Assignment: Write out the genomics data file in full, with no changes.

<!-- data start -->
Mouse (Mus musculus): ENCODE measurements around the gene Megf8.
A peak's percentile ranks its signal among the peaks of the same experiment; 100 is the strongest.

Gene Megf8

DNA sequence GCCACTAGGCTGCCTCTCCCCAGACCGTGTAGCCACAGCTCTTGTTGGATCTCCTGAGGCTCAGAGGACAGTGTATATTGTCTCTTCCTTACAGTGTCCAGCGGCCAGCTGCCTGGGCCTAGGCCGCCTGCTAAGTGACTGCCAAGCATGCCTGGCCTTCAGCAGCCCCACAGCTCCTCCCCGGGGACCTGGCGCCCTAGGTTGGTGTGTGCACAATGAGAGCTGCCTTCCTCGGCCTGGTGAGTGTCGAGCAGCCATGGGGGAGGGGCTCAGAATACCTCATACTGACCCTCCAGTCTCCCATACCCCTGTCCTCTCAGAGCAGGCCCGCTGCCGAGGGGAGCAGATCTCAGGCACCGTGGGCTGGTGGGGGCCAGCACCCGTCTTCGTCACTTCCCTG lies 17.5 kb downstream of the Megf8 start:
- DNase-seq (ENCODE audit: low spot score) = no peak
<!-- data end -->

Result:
Mouse (Mus musculus): ENCODE measurements around the gene Megf8.
A peak's percentile ranks its signal among the peaks of the same experiment; 100 is the strongest.

Gene Megf8

DNA sequence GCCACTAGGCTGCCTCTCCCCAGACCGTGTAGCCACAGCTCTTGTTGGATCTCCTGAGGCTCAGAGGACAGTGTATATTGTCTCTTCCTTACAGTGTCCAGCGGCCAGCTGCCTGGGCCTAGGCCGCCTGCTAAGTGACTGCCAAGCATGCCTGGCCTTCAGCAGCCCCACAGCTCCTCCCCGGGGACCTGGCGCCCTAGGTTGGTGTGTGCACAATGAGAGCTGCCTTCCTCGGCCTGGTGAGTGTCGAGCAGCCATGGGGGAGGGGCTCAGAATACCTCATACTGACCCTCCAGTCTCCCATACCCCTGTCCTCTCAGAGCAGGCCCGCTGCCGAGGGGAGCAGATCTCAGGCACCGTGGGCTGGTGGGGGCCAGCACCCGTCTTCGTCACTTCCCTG lies 17.5 kb downstream of the Megf8 start:
- DNase-seq (ENCODE audit: low spot score) = no peak